The COVID-19 crisis made working from home a new normal. We started spending unprecedented amounts of time at home, and in the company of those with whom we live. How do we strike work-life balance in a time when the difference between work and life has blurred? Here is a look.
Spending more time together is bound to affect relationships. A BBC article from December 2020 said that during the first few months of quarantines divorce rates skyrocketed in the UK, China, and elsewhere. The Washington Post found that 34% of married people aged 18-55 reported a rise in marital stress as a result of spending more time together. Thankfully this was not universal. 58% felt that their union had grown stronger, not weaker.
International travel became much more restricted and bothersome. In the interest of health and safety city authorities limited access to public green space. Social distancing reduced options for outdoor sport and recreation. Many of us turned to indoor options like board games, cards, movies, TV, reading, and meditation. These are poor substitutes for regular outdoor physical activity. We must find ways to get some sun whenever we can. In any case the demand for vitamin D substitutes is sure to rise.
Initially the infrastructures of most schools were poorly equipped for the sudden shift to virtual learning. Teachers and students have had to adapt over a steep learning curve. Most countries have now implemented some hybrid version of education. Others are opting to partially reopen schools. However, not everyone agrees that this is the best way forward. It is hard to get parents, teachers, and governing bodies on the same page.
In January 2021 the BBC reported that parents were expressing concerns over the decision to reopen primary schools in some parts of England. Prime Minister Boris Johnson is convinced that schools are safe, and that the risk of children getting infected is low. Regardless, many parents are opting to keep their kids at home. Similar challenges are manifesting in other countries and at all levels of learning. Those who study overseas are in an even more precarious situation. The fate of millions of international students is uncertain.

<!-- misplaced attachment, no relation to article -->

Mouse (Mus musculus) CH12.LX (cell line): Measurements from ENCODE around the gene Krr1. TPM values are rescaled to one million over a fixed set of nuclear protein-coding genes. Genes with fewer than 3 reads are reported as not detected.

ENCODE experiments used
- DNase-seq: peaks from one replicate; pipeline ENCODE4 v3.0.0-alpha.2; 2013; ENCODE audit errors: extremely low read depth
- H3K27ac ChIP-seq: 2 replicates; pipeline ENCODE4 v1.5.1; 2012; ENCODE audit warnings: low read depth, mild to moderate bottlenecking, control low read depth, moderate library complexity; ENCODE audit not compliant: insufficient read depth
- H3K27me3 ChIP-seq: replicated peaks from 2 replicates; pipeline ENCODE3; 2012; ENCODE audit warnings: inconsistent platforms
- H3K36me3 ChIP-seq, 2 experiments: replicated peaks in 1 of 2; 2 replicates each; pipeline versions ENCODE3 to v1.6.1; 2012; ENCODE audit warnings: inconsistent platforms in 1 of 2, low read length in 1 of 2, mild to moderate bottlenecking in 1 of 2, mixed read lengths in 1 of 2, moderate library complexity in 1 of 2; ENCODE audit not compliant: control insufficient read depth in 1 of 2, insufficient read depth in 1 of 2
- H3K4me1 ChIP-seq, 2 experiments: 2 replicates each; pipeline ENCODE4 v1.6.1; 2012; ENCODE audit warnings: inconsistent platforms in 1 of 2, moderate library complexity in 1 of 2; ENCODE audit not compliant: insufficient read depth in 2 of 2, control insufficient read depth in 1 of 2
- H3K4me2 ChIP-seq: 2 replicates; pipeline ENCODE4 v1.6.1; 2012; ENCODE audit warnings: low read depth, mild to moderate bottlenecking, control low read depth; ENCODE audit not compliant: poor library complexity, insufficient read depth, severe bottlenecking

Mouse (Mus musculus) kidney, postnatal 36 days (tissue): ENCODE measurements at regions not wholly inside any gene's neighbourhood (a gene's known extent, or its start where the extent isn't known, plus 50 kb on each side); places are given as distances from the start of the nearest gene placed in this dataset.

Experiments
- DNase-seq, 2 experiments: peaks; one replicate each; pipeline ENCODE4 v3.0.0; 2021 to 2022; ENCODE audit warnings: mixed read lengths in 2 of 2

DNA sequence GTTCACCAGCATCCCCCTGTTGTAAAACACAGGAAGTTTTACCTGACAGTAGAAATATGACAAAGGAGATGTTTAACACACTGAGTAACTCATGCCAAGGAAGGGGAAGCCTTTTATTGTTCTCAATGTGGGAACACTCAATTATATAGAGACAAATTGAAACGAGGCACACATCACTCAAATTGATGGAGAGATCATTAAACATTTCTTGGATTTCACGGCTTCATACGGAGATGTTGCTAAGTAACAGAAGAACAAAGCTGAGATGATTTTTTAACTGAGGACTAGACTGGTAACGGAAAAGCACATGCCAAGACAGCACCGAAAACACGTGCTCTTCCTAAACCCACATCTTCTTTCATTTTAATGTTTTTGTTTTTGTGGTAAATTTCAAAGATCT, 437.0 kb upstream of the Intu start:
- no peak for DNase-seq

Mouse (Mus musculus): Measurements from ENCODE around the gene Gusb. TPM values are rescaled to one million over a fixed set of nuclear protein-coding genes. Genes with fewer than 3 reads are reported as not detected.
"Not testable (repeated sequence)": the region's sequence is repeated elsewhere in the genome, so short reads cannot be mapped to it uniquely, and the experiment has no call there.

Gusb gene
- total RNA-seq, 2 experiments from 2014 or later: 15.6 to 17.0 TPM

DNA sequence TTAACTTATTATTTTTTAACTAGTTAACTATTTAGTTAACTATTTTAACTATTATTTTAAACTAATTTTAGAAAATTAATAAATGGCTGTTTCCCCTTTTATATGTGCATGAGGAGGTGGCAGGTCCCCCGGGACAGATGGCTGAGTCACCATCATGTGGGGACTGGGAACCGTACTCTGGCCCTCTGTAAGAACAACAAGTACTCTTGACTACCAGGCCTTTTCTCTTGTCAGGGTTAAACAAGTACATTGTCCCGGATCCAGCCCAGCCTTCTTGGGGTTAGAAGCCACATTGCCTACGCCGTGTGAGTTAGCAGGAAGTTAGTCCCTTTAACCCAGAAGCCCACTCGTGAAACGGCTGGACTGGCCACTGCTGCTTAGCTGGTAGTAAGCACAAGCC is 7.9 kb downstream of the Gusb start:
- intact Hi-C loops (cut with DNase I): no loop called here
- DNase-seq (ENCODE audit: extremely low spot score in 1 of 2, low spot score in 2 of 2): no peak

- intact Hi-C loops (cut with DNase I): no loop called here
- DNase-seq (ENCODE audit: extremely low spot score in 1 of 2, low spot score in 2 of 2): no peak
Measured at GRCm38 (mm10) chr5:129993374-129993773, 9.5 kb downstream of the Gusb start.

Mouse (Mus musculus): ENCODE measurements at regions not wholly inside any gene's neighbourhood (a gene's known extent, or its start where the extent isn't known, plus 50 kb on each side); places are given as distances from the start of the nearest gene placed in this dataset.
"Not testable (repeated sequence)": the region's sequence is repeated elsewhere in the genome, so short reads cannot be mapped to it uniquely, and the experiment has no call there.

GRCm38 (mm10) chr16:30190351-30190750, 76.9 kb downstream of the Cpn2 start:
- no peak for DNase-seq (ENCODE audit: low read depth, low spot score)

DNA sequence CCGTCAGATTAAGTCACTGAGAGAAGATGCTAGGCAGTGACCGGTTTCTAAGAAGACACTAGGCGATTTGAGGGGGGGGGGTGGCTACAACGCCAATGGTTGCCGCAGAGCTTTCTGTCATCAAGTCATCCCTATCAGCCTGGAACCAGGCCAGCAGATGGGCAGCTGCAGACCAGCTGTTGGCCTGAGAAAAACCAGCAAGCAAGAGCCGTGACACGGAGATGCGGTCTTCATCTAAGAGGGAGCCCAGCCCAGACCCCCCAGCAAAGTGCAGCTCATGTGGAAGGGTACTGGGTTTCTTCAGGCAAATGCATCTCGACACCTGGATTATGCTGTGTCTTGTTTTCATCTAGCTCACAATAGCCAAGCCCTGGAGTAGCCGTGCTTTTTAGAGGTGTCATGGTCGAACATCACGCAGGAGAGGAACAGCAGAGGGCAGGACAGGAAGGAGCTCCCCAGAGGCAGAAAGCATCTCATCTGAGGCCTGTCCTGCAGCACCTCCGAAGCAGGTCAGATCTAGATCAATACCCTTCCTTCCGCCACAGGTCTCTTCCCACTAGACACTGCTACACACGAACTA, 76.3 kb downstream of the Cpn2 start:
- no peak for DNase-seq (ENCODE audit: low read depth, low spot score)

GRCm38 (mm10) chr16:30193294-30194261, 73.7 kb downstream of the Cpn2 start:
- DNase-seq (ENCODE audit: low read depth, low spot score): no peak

Working from home independently and indefinitely seemed a dream come true at first. Now many professionals are finding it difficult to separate work and home. Finding balance amid quarantines and lockdowns seems difficult. In a recent National Education Union survey respondents cited exhaustion, overwork, increased workload, and feelings of being overwhelmed. Many felt abandoned by governing bodies.
A vital missing component seems to be discipline. Leeds University advises prioritizing mental and physical health by defining important tasks. We must plan, schedule, delegate, seek help, and know our limits. Institutionally imposed discipline served to keep most of us in line. Fixed working hours created rhythms and routines. All this may become a thing of the past. We must learn to regulate and discipline ourselves. Discipline in all things can help us strike a sustainable balance.
The domestic situation
Domestic health has been threatened throughout this pandemic. The Substance Abuse and Mental Health Services Administration (SAMHSA) in the US has been getting increasing reports of domestic abuse and violence. Child abuse and child neglect in the US are also alarmingly high. Online forms of sexual harassment have increased as more people stay online at home. Sadly, things are not too different across the Atlantic. Since the first lockdowns the Council of Europe reported increasing call volumes received by domestic violence hotlines. The situation exacerbated when new restrictions were put into place in much of Europe. The NGOs dedicated to fighting domestic violence are often underfunded.
A range of experiences
For some the COVID-19 situation brought windfalls. It created new jobs and new avenues for earning incomes. Many were able to quit unhappy jobs to start doing the things they really wanted. Initially millions of migrant workers found themselves jobless and stranded. In subsequent months most could return to work. They resumed sending remittances via international money transfers, which are the lifelines of their families back home.
At the other extreme were the many grim realities of unemployment, food insecurity, homelessness, and death from disease. Several charities, NGOs, philanthropists, and activists worked hard to lend a helping hand to those in need. American celebrities like Trevor Noah, Stephen Colbert, Jimmy Fallon, and Seth Meyers are using their platforms to donate towards feeding, clothing, and housing the needy. We must ask ourselves how we can contribute.
About the author:
Hemant G is a contributing writer at Sparkwebs LLC, a Digital and Content Marketing Agency. When he’s not writing, he loves to travel, scuba dive, and watch documentaries.